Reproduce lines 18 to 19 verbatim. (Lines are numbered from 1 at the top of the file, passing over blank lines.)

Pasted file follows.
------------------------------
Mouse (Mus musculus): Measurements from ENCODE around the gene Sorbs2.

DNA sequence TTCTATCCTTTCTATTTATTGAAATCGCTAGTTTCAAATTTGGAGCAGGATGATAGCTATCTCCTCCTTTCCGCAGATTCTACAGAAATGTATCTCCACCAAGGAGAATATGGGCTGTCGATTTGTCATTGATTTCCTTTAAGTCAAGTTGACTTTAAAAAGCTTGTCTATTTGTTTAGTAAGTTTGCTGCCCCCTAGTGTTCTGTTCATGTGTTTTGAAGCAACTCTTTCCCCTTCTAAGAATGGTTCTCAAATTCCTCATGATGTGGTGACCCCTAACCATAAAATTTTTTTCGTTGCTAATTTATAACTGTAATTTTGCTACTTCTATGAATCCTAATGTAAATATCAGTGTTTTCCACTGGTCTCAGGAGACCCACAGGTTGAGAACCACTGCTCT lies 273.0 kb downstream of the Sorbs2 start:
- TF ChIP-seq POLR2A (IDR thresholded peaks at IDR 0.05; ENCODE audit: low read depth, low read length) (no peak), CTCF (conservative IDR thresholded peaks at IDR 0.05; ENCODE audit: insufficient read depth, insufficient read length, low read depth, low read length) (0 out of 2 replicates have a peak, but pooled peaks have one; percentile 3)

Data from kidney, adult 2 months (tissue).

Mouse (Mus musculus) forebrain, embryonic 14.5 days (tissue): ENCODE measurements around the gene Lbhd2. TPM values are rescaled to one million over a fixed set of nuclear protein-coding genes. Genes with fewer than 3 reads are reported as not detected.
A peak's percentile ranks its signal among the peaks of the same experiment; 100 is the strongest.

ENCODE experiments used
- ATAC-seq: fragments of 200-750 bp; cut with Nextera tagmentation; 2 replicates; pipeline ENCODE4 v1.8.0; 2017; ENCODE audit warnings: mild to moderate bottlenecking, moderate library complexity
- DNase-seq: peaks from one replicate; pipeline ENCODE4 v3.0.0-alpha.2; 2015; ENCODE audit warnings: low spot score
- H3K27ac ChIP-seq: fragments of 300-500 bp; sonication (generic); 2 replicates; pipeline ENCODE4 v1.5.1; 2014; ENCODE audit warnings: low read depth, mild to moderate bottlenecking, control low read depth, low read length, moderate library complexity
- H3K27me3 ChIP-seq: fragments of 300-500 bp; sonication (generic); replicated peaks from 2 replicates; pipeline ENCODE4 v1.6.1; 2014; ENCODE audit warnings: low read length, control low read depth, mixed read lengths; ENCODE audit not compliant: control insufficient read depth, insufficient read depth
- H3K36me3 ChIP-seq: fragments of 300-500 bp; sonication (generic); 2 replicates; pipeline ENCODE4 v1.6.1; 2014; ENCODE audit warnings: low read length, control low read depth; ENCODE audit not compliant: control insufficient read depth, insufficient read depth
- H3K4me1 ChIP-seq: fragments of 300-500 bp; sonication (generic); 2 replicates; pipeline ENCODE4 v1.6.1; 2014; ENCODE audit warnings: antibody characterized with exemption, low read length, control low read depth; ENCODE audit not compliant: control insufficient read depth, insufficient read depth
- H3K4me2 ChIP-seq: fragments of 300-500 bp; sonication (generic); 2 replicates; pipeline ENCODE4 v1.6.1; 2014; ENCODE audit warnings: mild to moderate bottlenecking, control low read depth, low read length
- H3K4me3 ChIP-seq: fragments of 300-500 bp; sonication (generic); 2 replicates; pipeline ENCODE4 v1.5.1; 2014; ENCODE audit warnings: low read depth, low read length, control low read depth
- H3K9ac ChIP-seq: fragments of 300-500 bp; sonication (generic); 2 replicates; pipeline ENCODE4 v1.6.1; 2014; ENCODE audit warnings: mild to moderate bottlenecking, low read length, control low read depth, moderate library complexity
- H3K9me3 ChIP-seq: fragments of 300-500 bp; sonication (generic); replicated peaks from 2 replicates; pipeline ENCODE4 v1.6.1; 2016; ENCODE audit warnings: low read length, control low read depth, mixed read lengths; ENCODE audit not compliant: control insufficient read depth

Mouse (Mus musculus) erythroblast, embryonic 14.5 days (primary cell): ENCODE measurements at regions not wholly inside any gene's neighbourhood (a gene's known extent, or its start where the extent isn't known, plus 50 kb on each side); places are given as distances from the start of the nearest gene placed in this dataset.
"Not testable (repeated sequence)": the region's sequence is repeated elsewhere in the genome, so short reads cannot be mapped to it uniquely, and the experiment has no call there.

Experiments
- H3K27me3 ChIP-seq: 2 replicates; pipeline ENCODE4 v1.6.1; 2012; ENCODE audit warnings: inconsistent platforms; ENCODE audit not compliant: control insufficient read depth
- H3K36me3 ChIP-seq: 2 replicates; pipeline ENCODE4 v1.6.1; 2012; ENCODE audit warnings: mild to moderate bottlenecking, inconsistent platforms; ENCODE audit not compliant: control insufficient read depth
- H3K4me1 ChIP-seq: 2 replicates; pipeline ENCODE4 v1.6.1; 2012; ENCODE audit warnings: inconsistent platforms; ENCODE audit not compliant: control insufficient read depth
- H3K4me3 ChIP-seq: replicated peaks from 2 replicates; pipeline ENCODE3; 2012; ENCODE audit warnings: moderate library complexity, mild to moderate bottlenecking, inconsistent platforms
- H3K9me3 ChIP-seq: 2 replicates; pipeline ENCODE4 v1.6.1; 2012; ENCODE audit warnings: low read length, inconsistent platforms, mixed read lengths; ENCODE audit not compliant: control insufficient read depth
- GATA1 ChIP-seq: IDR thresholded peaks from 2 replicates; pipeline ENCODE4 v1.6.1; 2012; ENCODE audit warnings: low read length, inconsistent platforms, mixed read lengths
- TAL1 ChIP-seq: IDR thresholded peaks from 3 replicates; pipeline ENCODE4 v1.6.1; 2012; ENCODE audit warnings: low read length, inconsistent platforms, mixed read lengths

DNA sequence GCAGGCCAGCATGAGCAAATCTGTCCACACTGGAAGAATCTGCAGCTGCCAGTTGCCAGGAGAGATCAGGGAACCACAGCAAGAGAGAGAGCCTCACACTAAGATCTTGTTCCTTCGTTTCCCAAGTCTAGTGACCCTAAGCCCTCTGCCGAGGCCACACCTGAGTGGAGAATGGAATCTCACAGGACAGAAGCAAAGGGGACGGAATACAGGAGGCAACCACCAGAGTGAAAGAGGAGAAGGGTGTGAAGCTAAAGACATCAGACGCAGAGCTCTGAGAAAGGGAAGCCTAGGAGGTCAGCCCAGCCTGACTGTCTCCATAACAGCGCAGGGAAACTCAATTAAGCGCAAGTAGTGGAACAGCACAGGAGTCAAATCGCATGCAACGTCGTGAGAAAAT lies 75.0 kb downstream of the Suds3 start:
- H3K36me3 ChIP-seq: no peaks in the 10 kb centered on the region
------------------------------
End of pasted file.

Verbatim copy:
Mouse (Mus musculus) erythroblast, embryonic 14.5 days (primary cell): ENCODE measurements at regions not wholly inside any gene's neighbourhood (a gene's known extent, or its start where the extent isn't known, plus 50 kb on each side); places are given as distances from the start of the nearest gene placed in this dataset.
"Not testable (repeated sequence)": the region's sequence is repeated elsewhere in the genome, so short reads cannot be mapped to it uniquely, and the experiment has no call there.